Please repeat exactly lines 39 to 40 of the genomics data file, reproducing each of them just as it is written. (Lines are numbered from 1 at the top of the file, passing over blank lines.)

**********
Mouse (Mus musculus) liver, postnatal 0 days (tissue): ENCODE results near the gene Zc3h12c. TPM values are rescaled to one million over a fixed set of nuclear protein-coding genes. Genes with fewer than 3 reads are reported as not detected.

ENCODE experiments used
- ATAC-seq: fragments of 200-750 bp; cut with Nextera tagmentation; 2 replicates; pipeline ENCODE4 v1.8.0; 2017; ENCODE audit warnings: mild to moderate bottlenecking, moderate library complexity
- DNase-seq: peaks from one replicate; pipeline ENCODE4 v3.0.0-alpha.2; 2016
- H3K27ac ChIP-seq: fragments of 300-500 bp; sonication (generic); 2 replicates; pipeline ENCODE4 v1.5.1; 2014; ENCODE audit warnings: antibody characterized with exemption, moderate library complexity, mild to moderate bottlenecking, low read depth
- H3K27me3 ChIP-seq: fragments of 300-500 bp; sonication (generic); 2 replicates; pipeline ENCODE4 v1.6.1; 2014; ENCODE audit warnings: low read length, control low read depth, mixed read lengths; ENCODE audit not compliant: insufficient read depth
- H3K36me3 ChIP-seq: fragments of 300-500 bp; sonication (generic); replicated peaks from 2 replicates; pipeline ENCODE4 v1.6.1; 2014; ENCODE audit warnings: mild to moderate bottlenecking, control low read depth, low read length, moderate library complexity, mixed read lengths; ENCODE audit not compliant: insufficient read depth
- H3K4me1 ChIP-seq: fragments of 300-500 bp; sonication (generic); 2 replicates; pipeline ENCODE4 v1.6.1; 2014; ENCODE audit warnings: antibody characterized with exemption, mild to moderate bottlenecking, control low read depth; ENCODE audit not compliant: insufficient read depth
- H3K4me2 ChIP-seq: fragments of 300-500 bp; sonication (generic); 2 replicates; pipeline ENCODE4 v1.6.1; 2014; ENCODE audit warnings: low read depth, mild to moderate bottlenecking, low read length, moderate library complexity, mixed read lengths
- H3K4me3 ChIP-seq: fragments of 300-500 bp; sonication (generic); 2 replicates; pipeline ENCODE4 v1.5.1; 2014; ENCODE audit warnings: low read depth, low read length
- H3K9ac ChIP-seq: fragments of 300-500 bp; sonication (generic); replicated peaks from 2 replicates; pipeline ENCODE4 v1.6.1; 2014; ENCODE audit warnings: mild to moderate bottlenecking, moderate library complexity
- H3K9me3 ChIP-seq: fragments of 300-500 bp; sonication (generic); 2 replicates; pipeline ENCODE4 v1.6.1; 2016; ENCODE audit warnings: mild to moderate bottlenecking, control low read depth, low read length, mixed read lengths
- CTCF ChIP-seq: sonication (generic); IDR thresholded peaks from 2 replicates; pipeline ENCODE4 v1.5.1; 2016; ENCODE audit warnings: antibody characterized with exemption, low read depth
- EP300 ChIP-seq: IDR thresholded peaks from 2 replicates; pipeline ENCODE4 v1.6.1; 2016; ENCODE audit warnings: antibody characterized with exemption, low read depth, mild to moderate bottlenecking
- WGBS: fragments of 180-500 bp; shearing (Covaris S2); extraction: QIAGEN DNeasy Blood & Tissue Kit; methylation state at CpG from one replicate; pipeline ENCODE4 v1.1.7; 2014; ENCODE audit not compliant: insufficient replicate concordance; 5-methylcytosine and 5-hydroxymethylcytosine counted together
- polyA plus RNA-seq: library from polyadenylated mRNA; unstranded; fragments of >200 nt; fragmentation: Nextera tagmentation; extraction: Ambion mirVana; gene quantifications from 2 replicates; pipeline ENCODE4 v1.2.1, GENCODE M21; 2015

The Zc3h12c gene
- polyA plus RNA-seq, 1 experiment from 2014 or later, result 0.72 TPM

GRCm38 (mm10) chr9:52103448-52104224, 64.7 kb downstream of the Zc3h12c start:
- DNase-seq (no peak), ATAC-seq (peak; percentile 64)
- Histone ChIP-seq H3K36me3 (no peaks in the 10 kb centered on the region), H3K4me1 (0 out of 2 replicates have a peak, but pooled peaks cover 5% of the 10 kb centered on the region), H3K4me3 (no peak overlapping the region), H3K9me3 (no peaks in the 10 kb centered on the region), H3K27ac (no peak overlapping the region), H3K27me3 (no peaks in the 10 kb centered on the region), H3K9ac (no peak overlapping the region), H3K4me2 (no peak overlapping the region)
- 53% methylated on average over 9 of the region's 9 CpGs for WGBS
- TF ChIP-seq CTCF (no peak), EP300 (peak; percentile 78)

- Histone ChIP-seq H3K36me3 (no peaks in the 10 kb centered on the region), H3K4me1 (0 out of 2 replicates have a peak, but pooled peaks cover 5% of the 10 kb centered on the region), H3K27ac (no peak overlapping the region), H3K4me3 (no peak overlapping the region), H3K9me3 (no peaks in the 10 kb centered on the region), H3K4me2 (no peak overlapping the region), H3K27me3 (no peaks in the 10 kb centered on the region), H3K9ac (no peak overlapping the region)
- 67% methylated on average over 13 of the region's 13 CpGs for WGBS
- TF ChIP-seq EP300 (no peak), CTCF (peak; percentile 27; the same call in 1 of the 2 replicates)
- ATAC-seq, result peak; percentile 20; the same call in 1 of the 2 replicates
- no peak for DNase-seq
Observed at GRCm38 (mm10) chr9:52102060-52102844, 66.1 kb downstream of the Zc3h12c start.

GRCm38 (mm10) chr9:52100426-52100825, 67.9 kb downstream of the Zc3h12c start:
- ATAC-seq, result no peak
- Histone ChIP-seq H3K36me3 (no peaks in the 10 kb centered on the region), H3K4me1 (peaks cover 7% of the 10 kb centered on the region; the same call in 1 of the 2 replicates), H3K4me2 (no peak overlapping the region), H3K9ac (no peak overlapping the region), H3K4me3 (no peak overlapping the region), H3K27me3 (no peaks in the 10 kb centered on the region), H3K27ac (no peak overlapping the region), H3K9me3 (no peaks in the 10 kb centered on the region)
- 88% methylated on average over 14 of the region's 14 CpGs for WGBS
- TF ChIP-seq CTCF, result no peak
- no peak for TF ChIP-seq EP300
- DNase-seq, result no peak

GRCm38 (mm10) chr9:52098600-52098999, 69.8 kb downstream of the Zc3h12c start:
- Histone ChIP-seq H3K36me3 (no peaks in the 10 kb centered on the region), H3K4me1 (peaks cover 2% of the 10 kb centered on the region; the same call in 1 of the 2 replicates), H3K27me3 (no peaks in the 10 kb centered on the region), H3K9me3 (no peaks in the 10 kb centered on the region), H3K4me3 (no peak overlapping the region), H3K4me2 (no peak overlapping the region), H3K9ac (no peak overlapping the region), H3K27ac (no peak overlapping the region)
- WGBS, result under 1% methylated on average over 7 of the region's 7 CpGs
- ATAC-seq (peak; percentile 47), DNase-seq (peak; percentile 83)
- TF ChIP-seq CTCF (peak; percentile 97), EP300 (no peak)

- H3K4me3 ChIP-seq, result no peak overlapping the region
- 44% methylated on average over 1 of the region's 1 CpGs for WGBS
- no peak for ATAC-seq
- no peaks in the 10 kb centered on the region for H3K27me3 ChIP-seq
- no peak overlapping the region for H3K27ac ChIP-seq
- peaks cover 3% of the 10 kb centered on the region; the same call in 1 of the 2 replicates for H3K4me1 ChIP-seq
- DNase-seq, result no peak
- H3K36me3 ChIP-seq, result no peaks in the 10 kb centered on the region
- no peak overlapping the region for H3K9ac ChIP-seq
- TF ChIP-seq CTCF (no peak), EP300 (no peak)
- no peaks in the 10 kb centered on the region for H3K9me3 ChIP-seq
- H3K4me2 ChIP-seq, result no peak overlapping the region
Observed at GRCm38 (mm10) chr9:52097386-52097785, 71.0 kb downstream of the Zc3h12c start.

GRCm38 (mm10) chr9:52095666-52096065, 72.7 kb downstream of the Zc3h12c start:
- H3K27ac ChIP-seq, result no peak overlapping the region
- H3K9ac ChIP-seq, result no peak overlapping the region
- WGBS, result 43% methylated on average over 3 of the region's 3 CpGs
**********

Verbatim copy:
- WGBS, result under 1% methylated on average over 7 of the region's 7 CpGs
- ATAC-seq (peak; percentile 47), DNase-seq (peak; percentile 83)